Seniors Need Families as Much As Kids Need Families
Extended families are part of God’s original design to protect and care for one another, especially as we age.
John StonestreetKasey Leander
“The U.S. is facing an aging population, a shortage of caregivers, a dearth of affordable housing, and an increase in social isolation that threatens wellbeing,” wrote Clare Ansberry in The Wall Street Journal earlier this year.
It’s true. Covid-19 only deepened an existing crisis for seniors, who were the most susceptible to both the virus and prolonged social isolation.
A solution is desperately needed, but in the words of Ansberry, “some think what we really need is Magic.” She’s referring to an acronym, coined by geriatrician William Thomas, that stands for “Multi-Ability, multi-Generational, Inclusive Co-living.”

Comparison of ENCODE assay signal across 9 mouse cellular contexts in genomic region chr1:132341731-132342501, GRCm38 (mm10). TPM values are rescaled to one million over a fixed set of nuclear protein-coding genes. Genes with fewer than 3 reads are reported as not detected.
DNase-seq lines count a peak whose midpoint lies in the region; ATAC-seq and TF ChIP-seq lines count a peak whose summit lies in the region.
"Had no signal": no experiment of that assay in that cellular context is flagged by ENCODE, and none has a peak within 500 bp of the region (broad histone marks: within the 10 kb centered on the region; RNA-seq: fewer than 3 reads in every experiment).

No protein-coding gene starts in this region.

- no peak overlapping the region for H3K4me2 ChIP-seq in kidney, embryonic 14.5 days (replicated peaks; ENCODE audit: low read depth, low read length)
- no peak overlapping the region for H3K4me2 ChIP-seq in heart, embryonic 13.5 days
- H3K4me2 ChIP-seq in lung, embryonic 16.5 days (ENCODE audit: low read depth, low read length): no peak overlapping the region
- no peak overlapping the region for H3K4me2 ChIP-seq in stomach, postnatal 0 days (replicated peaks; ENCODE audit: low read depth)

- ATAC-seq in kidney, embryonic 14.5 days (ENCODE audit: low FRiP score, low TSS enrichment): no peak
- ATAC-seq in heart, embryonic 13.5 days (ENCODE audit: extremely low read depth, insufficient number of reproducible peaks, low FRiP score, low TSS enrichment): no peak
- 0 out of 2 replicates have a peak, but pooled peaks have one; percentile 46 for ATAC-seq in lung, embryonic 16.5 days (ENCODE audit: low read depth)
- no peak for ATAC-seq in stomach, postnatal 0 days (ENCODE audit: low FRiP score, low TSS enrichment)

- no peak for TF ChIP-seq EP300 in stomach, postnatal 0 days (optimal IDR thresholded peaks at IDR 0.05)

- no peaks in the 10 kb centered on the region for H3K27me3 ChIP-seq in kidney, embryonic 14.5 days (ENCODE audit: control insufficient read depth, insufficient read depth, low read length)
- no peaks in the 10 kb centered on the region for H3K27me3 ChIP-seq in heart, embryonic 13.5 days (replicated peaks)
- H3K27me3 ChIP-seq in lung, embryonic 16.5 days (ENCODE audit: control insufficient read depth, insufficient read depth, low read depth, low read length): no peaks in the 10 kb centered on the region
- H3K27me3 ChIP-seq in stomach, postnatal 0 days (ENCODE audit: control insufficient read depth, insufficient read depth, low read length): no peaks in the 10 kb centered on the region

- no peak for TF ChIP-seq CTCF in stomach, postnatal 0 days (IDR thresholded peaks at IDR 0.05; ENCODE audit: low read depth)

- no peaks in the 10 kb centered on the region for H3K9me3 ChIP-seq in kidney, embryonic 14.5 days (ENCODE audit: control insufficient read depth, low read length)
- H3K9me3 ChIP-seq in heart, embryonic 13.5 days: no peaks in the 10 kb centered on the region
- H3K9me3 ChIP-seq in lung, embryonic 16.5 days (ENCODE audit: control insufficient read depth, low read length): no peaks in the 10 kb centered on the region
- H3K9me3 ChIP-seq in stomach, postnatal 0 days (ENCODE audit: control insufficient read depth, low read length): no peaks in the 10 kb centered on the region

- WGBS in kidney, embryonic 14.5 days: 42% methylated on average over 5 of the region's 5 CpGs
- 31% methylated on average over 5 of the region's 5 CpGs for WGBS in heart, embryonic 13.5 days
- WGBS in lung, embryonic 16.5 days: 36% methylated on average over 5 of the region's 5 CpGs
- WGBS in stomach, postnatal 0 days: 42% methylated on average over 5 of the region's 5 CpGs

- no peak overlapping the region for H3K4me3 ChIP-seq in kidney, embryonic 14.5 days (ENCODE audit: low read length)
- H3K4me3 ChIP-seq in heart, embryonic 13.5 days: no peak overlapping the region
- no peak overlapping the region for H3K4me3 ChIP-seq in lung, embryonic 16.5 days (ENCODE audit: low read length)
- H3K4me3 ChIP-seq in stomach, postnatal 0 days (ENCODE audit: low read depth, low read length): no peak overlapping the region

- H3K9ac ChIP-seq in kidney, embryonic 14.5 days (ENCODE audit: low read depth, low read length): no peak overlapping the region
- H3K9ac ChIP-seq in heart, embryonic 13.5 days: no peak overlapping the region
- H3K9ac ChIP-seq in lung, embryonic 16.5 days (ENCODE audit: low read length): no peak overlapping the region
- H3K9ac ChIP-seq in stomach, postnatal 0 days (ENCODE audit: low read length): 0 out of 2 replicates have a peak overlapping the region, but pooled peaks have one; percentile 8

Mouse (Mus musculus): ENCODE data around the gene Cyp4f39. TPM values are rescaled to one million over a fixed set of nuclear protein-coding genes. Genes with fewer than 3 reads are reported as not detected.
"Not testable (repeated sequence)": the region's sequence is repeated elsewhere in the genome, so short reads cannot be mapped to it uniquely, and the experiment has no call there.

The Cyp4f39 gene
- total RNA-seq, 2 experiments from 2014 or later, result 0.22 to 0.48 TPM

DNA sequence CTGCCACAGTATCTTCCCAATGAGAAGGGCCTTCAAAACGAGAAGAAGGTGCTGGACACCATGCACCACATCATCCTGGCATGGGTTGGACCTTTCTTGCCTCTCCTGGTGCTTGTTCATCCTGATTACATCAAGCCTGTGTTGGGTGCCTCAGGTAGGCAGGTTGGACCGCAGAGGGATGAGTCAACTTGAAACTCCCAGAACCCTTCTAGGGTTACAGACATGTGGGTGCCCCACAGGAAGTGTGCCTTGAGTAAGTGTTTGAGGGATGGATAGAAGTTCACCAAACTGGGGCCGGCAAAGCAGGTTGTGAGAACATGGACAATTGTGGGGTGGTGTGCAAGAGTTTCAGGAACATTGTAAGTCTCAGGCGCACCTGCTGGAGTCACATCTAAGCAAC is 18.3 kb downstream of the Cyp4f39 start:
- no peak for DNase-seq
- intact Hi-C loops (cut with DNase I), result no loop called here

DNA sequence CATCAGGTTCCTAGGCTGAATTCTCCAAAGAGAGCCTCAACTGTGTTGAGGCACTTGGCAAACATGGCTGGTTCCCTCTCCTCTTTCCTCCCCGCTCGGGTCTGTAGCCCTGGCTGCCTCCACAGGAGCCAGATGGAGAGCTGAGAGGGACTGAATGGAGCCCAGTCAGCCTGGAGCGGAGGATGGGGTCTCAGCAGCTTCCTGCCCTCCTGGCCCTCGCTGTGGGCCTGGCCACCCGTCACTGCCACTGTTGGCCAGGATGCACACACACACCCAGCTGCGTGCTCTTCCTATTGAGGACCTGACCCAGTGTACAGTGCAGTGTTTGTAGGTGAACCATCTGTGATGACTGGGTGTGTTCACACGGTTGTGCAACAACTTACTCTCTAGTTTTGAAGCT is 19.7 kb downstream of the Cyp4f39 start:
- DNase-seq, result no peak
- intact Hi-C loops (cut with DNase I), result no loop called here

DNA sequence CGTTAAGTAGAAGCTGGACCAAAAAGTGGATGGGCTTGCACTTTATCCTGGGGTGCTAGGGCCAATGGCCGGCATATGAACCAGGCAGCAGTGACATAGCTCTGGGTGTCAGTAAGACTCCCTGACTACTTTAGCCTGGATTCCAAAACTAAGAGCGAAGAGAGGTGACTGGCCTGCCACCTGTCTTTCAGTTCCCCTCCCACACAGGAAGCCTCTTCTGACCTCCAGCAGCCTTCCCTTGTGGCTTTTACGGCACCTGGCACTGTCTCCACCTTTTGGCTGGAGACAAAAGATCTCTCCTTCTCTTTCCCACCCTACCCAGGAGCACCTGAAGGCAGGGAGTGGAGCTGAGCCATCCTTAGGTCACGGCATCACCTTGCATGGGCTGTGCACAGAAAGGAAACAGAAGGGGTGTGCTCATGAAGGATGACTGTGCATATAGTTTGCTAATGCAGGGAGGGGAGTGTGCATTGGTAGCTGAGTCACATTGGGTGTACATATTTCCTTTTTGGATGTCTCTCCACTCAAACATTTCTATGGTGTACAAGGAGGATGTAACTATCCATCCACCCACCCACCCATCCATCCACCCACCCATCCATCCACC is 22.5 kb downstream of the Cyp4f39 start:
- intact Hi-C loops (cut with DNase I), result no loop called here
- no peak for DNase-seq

The idea is to build neighborhoods where “young and old, families and singles, live side-by-side, supported by inclusive design, technology, and neighbors.”
If that sounds like a good idea, it’s because people were designed to live in intergenerational communities.
It’s a model that reflects a much older, much deeper design: the institution of the family. Not just parents and kids, but extended families are part of God’s original design to protect and care for one another, especially as we age.
With the breakdown of the family, that’s something we’ve lost sight of. It’s worth getting back.
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